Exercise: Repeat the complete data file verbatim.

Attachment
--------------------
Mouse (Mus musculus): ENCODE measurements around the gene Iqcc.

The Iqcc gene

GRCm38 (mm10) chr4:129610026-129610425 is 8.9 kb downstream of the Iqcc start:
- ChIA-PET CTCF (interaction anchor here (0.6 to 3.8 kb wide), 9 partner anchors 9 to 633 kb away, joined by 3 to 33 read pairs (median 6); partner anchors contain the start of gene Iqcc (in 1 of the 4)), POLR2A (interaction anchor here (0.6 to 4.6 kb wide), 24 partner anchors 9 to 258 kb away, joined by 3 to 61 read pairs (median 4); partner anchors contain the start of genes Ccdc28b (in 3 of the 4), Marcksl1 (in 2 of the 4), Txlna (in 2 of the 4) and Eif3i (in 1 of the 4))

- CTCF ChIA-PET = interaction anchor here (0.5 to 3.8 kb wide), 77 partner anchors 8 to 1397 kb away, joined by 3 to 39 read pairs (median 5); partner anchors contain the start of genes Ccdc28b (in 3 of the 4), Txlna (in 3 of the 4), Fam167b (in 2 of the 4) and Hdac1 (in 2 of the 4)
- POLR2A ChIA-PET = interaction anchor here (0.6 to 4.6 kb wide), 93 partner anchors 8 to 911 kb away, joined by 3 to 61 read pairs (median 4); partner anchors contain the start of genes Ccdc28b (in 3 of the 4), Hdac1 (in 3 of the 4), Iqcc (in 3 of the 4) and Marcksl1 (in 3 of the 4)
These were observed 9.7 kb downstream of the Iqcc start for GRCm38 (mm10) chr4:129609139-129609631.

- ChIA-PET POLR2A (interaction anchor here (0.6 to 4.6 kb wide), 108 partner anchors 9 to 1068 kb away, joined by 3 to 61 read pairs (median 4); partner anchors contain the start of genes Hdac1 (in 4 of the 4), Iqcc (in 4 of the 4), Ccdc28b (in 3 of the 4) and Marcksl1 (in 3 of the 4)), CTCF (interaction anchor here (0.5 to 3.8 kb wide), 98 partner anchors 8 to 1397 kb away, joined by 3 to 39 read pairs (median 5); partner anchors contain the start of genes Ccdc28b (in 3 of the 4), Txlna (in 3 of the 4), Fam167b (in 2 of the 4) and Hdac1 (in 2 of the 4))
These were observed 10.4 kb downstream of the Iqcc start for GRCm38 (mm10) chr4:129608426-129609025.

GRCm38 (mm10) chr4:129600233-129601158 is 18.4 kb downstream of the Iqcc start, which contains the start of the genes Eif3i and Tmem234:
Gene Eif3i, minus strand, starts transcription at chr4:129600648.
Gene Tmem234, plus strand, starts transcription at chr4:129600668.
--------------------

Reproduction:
Mouse (Mus musculus): ENCODE measurements around the gene Iqcc.

The Iqcc gene

GRCm38 (mm10) chr4:129610026-129610425 is 8.9 kb downstream of the Iqcc start:
- ChIA-PET CTCF (interaction anchor here (0.6 to 3.8 kb wide), 9 partner anchors 9 to 633 kb away, joined by 3 to 33 read pairs (median 6); partner anchors contain the start of gene Iqcc (in 1 of the 4)), POLR2A (interaction anchor here (0.6 to 4.6 kb wide), 24 partner anchors 9 to 258 kb away, joined by 3 to 61 read pairs (median 4); partner anchors contain the start of genes Ccdc28b (in 3 of the 4), Marcksl1 (in 2 of the 4), Txlna (in 2 of the 4) and Eif3i (in 1 of the 4))

- CTCF ChIA-PET = interaction anchor here (0.5 to 3.8 kb wide), 77 partner anchors 8 to 1397 kb away, joined by 3 to 39 read pairs (median 5); partner anchors contain the start of genes Ccdc28b (in 3 of the 4), Txlna (in 3 of the 4), Fam167b (in 2 of the 4) and Hdac1 (in 2 of the 4)
- POLR2A ChIA-PET = interaction anchor here (0.6 to 4.6 kb wide), 93 partner anchors 8 to 911 kb away, joined by 3 to 61 read pairs (median 4); partner anchors contain the start of genes Ccdc28b (in 3 of the 4), Hdac1 (in 3 of the 4), Iqcc (in 3 of the 4) and Marcksl1 (in 3 of the 4)
These were observed 9.7 kb downstream of the Iqcc start for GRCm38 (mm10) chr4:129609139-129609631.

- ChIA-PET POLR2A (interaction anchor here (0.6 to 4.6 kb wide), 108 partner anchors 9 to 1068 kb away, joined by 3 to 61 read pairs (median 4); partner anchors contain the start of genes Hdac1 (in 4 of the 4), Iqcc (in 4 of the 4), Ccdc28b (in 3 of the 4) and Marcksl1 (in 3 of the 4)), CTCF (interaction anchor here (0.5 to 3.8 kb wide), 98 partner anchors 8 to 1397 kb away, joined by 3 to 39 read pairs (median 5); partner anchors contain the start of genes Ccdc28b (in 3 of the 4), Txlna (in 3 of the 4), Fam167b (in 2 of the 4) and Hdac1 (in 2 of the 4))
These were observed 10.4 kb downstream of the Iqcc start for GRCm38 (mm10) chr4:129608426-129609025.

GRCm38 (mm10) chr4:129600233-129601158 is 18.4 kb downstream of the Iqcc start, which contains the start of the genes Eif3i and Tmem234:
Gene Eif3i, minus strand, starts transcription at chr4:129600648.
Gene Tmem234, plus strand, starts transcription at chr4:129600668.